LA RUANA, Mexico (AP) — One of the last leaders of Mexico’s anti-gang citizens’ movement was buried Saturday alongside two of his faithful followers, and any hope of reviving armed civilian resistance to drug cartels probably died with them. “Self defense” vigilante leader Hipolito Mora had long since ceased to pose an armed threat to
LA RUANA, Mexico (AP) — One of the last leaders of Mexico’s anti-gang citizens’ movement was buried Saturday alongside two of his faithful followers, and any hope of reviving armed civilian resistance to drug cartels probably died with them.
“Self defense” vigilante leader Hipolito Mora had long since ceased to pose an armed threat to the cartel that dominates western Mexico’s Michoacan state, as was clear from the overwhelming, deadly, multipoint ambush in which he and three followers were slain Thursday.
While some angry relatives talked of reviving the 2013-2014 armed farmers’ movement that kicked out one cartel — only to see it replaced by others — many doubted that heroic, tragic chapter could ever be repeated.
“I think it’s not a question of reviving the past,” said the Rev. Gilberto Vergara, one of the priests who officiated the funeral Mass for Mora and his followers Calixto Alvarez and Roberto Naranjo. The third follower was buried elsewhere.
“The circumstances have changed, they’re different, and we saw how everything ended.”
Mora himself acknowledged that the 2013 movement, in which farmers and ranchers banded together to resist constant threats and extortion from the Knights Templar cartel, wound up infiltrated by members of other drug gangs.
The cartel now dominating the state, alternately called the Viagras or the United Cartels, “is worse than the ones who were here before,” Mora’s brother, Guadalupe Mora Chavez, said.
“If the government and (Michoacan Gov. Alfredo Ramírez) Bedolla don’t do something, there are possibilities the people will rise up in arms again,” the brother said.
But most at Mora’s wake were too afraid of cartel retaliation even to have their names appear in print.
“He looked out for his town, for his people, and that is something none of us is going to do,” his sister, Olivia Mora, said in a tearful address in front of his coffin.
“We all think first about our own families,” she said. “None of us are going to have the courage to do what he did.”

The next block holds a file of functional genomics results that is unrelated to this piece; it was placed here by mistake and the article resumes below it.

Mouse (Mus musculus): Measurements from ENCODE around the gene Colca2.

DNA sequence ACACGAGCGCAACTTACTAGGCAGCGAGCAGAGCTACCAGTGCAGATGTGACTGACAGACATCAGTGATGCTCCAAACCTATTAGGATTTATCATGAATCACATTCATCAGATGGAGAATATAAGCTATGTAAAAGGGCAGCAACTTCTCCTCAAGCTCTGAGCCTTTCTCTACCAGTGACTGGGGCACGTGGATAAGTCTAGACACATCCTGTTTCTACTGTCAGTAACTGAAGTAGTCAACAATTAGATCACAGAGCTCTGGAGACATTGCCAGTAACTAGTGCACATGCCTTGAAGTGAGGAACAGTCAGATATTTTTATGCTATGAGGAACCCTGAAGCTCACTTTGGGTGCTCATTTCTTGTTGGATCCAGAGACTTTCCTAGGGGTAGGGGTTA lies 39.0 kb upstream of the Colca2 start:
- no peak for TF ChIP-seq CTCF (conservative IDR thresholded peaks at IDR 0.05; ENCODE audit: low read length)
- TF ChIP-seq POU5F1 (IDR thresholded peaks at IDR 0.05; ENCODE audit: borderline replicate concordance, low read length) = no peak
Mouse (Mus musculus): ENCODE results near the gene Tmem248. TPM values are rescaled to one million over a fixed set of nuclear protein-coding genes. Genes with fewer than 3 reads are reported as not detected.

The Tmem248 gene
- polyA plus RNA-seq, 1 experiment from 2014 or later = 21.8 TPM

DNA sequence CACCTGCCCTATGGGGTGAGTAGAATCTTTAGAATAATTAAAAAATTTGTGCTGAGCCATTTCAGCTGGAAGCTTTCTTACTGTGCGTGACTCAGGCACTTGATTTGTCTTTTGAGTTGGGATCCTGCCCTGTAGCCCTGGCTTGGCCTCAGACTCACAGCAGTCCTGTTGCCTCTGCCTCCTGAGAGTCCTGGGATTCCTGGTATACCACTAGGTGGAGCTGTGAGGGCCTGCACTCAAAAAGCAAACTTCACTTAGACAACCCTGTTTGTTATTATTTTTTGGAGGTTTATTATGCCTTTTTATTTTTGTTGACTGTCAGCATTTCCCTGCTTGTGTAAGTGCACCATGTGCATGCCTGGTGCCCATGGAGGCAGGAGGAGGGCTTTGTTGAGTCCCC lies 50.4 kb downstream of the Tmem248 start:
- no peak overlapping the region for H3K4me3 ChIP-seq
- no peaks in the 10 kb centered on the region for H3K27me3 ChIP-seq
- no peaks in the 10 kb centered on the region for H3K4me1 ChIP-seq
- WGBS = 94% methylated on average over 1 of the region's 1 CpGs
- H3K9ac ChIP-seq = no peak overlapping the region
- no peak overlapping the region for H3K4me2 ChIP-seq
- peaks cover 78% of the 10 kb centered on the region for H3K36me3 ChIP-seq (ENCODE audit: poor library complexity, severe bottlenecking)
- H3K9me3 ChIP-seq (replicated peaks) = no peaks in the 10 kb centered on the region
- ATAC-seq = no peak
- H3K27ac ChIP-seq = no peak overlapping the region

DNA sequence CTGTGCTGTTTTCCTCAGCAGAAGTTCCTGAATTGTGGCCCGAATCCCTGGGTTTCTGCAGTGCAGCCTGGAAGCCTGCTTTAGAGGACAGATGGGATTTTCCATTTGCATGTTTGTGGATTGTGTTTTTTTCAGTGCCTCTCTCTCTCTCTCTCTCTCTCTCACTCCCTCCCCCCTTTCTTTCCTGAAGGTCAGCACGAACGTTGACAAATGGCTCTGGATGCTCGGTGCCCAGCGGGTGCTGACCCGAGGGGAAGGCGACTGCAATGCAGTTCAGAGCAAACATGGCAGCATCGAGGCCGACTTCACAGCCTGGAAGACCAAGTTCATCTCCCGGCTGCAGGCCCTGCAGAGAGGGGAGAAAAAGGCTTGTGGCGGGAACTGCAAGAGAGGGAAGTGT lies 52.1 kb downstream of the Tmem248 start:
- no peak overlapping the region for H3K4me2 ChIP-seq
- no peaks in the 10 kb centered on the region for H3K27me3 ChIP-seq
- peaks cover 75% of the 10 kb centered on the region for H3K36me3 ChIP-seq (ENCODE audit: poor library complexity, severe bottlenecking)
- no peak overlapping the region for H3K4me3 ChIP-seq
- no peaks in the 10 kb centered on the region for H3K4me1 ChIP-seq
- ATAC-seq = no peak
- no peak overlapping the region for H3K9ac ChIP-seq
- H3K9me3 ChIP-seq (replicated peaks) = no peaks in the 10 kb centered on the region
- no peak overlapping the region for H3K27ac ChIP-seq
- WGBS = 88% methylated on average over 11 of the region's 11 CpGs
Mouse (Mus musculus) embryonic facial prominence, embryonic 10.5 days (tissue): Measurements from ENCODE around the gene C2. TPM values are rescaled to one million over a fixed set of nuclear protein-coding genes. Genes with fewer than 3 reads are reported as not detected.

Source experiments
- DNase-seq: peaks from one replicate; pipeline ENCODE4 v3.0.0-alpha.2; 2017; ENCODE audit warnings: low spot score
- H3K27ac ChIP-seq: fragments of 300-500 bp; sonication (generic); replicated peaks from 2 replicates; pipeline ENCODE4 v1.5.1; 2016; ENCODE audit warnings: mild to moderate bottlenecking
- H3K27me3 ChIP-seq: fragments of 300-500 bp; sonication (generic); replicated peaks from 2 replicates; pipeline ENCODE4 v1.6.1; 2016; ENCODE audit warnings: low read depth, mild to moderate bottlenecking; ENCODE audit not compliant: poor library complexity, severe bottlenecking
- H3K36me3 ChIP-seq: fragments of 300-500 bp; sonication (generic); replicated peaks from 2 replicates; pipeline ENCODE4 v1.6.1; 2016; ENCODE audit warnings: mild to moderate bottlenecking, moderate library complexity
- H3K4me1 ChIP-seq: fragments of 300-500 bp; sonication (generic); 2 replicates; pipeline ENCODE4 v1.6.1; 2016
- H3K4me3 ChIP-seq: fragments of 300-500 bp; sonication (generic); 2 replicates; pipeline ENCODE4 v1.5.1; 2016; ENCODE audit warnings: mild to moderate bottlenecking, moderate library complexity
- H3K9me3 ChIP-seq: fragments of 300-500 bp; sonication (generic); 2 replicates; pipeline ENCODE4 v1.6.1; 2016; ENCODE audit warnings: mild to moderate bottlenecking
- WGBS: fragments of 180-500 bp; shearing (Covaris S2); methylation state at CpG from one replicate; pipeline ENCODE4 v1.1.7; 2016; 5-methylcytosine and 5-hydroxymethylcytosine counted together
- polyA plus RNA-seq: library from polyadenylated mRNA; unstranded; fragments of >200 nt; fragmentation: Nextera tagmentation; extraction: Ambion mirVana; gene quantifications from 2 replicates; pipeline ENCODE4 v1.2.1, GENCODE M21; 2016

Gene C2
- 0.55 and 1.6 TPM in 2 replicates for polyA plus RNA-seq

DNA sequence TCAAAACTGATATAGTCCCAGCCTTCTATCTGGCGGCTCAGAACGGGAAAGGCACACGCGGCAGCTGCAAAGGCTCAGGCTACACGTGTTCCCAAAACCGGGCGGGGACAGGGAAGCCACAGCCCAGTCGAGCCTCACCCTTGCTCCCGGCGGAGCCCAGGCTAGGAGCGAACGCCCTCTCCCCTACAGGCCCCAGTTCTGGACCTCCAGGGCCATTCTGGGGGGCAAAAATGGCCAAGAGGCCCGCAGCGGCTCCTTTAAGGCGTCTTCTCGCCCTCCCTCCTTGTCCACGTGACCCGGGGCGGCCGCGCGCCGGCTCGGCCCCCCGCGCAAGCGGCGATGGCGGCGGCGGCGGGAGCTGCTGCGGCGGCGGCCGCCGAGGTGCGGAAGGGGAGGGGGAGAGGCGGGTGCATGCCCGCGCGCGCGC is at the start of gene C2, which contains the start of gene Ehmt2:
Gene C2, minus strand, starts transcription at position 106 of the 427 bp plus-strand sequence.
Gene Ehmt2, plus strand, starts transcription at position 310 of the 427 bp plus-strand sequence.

“I hope that something remains,” another of Mora’s weeping female relatives said. “I hope his voice hasn’t been silenced.”
Mora always spoke out against the cartels’ extortion of local farmers and lime growers, ,even after his hundreds of followers had been reduced to a handful.
The female relative, who asked that her name not be used, said the extortion has grown so bad some growers are giving up their businesses, and locals sometimes are forced to pay double the price for basic goods.
The power of the drug cartels has only grown over the last decade. The Rev. Gregorio López, a priest who was not present at the funeral, said President Andrés Manuel Lopez Obrador’s policy of not confronting the cartels has allowed them to grow.
“The ‘hugs not bullets’ policy has been the perfect fertilizer for growing drug cartels across the country,” he said.
The overwhelming power of the cartels was visible in the bullet holes in the walls where Mora and his bodyguards died. The Michoacan state prosecutors’ office said unidentified gunmen cut off his SUV and his bodyguards’ pickup truck on a street in La Ruana, Mora’s hometown, then riddled Mora’s vehicle with bullets and then set it on fire.
In a forensic inspection Friday, authorities marked out where bullets hit Mora’s vehicle from three sides. Residents shared video of the attack that suggested cartel gunmen used a machine gun and a sniper rifle to destroy Mora’s vehicle.
Residents of La Ruana, located in the torrid agricultural belt of western Michoacan state, did turn out by the hundreds Saturday for the funeral.
At the local cemetery, Mora and his two followers were laid to rest to the tune of the Joan Sebastian “corrido” ballad “The General.” The lyrics go: “I have been a general a long time, and even though I am wounded, I never forget about my troops, and they haven’t buried me yet.”
A knot of state police stood outside the cemetery, providing security that was never provided to Mora. Despite the big tearful farewell, it is becoming more difficult to even speak out against the cartels’ domination, which is mainly what Mora did in his final years along with running his lime orchard.
The cartels seem intent on squelching even non-violent resistance.
“The narcos and the drug cartels are always going to try to get rid of anything that gets in their way,” said Vergara, the priest.
The time for armed self-defense movements is past, he said.
“Guns don’t help us, civilians shouldn’t carry guns,” Vergara said. “I think it is up to the government to do their duty.”
That appears unlikely, given the government’s current policy of tolerating the homegrown Viagras cartel, while fighting off an offensive by the Jalisco cartel to enter the state.
“They have to fight all the cartels,” said Guadalupe Mora.
Mark Stevenson, The Associated Press